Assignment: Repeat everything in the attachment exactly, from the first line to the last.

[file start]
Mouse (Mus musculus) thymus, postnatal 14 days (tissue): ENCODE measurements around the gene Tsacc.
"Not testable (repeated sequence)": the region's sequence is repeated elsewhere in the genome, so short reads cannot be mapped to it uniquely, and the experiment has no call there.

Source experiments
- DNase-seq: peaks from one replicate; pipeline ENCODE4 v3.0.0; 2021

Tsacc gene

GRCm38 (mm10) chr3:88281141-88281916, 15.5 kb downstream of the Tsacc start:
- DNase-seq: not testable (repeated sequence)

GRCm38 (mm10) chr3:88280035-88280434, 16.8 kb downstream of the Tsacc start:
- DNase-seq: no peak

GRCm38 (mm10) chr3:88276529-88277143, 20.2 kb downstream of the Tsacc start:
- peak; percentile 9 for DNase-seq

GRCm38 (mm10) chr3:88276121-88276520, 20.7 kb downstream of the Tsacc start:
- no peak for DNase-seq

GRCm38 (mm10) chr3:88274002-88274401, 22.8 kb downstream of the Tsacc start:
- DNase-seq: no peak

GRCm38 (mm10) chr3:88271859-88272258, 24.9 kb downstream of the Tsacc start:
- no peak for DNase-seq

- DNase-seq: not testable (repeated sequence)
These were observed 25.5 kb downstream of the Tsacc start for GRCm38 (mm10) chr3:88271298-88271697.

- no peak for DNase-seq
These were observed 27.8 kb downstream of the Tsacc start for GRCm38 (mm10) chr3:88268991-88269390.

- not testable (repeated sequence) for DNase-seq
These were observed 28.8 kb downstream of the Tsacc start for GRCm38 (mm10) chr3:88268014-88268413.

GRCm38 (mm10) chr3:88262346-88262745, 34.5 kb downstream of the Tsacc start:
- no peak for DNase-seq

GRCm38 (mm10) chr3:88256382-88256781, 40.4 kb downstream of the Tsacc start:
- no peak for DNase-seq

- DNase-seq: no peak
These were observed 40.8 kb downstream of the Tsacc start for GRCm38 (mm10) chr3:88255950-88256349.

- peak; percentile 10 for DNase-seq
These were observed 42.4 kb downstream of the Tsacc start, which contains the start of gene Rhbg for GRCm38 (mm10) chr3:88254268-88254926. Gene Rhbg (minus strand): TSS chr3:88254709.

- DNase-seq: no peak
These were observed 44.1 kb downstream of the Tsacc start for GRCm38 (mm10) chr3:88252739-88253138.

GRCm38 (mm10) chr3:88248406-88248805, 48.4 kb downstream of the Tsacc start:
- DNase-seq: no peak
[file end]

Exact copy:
Mouse (Mus musculus) thymus, postnatal 14 days (tissue): ENCODE measurements around the gene Tsacc.
"Not testable (repeated sequence)": the region's sequence is repeated elsewhere in the genome, so short reads cannot be mapped to it uniquely, and the experiment has no call there.

Source experiments
- DNase-seq: peaks from one replicate; pipeline ENCODE4 v3.0.0; 2021

Tsacc gene

GRCm38 (mm10) chr3:88281141-88281916, 15.5 kb downstream of the Tsacc start:
- DNase-seq: not testable (repeated sequence)

GRCm38 (mm10) chr3:88280035-88280434, 16.8 kb downstream of the Tsacc start:
- DNase-seq: no peak

GRCm38 (mm10) chr3:88276529-88277143, 20.2 kb downstream of the Tsacc start:
- peak; percentile 9 for DNase-seq

GRCm38 (mm10) chr3:88276121-88276520, 20.7 kb downstream of the Tsacc start:
- no peak for DNase-seq

GRCm38 (mm10) chr3:88274002-88274401, 22.8 kb downstream of the Tsacc start:
- DNase-seq: no peak

GRCm38 (mm10) chr3:88271859-88272258, 24.9 kb downstream of the Tsacc start:
- no peak for DNase-seq

- DNase-seq: not testable (repeated sequence)
These were observed 25.5 kb downstream of the Tsacc start for GRCm38 (mm10) chr3:88271298-88271697.

- no peak for DNase-seq
These were observed 27.8 kb downstream of the Tsacc start for GRCm38 (mm10) chr3:88268991-88269390.

- not testable (repeated sequence) for DNase-seq
These were observed 28.8 kb downstream of the Tsacc start for GRCm38 (mm10) chr3:88268014-88268413.

GRCm38 (mm10) chr3:88262346-88262745, 34.5 kb downstream of the Tsacc start:
- no peak for DNase-seq

GRCm38 (mm10) chr3:88256382-88256781, 40.4 kb downstream of the Tsacc start:
- no peak for DNase-seq

- DNase-seq: no peak
These were observed 40.8 kb downstream of the Tsacc start for GRCm38 (mm10) chr3:88255950-88256349.

- peak; percentile 10 for DNase-seq
These were observed 42.4 kb downstream of the Tsacc start, which contains the start of gene Rhbg for GRCm38 (mm10) chr3:88254268-88254926. Gene Rhbg (minus strand): TSS chr3:88254709.

- DNase-seq: no peak
These were observed 44.1 kb downstream of the Tsacc start for GRCm38 (mm10) chr3:88252739-88253138.

GRCm38 (mm10) chr3:88248406-88248805, 48.4 kb downstream of the Tsacc start:
- DNase-seq: no peak